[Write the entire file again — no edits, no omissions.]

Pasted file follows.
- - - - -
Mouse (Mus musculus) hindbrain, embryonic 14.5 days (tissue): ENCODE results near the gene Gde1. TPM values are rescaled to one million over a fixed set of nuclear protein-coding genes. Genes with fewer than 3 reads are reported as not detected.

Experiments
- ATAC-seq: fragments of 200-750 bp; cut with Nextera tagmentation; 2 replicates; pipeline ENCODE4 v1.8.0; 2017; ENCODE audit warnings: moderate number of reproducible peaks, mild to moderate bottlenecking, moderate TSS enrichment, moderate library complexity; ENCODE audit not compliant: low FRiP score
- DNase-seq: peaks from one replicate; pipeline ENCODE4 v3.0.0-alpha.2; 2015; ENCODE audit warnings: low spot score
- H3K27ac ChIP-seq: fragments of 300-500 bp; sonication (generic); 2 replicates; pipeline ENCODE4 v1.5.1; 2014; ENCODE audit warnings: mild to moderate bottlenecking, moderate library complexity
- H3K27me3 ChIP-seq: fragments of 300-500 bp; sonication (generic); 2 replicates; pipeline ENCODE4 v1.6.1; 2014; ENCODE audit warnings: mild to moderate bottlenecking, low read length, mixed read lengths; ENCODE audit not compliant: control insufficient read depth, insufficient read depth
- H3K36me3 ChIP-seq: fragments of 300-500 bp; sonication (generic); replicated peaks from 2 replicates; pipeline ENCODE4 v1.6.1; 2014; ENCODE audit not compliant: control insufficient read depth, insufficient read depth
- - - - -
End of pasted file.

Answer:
Mouse (Mus musculus) hindbrain, embryonic 14.5 days (tissue): ENCODE results near the gene Gde1. TPM values are rescaled to one million over a fixed set of nuclear protein-coding genes. Genes with fewer than 3 reads are reported as not detected.

Experiments
- ATAC-seq: fragments of 200-750 bp; cut with Nextera tagmentation; 2 replicates; pipeline ENCODE4 v1.8.0; 2017; ENCODE audit warnings: moderate number of reproducible peaks, mild to moderate bottlenecking, moderate TSS enrichment, moderate library complexity; ENCODE audit not compliant: low FRiP score
- DNase-seq: peaks from one replicate; pipeline ENCODE4 v3.0.0-alpha.2; 2015; ENCODE audit warnings: low spot score
- H3K27ac ChIP-seq: fragments of 300-500 bp; sonication (generic); 2 replicates; pipeline ENCODE4 v1.5.1; 2014; ENCODE audit warnings: mild to moderate bottlenecking, moderate library complexity
- H3K27me3 ChIP-seq: fragments of 300-500 bp; sonication (generic); 2 replicates; pipeline ENCODE4 v1.6.1; 2014; ENCODE audit warnings: mild to moderate bottlenecking, low read length, mixed read lengths; ENCODE audit not compliant: control insufficient read depth, insufficient read depth
- H3K36me3 ChIP-seq: fragments of 300-500 bp; sonication (generic); replicated peaks from 2 replicates; pipeline ENCODE4 v1.6.1; 2014; ENCODE audit not compliant: control insufficient read depth, insufficient read depth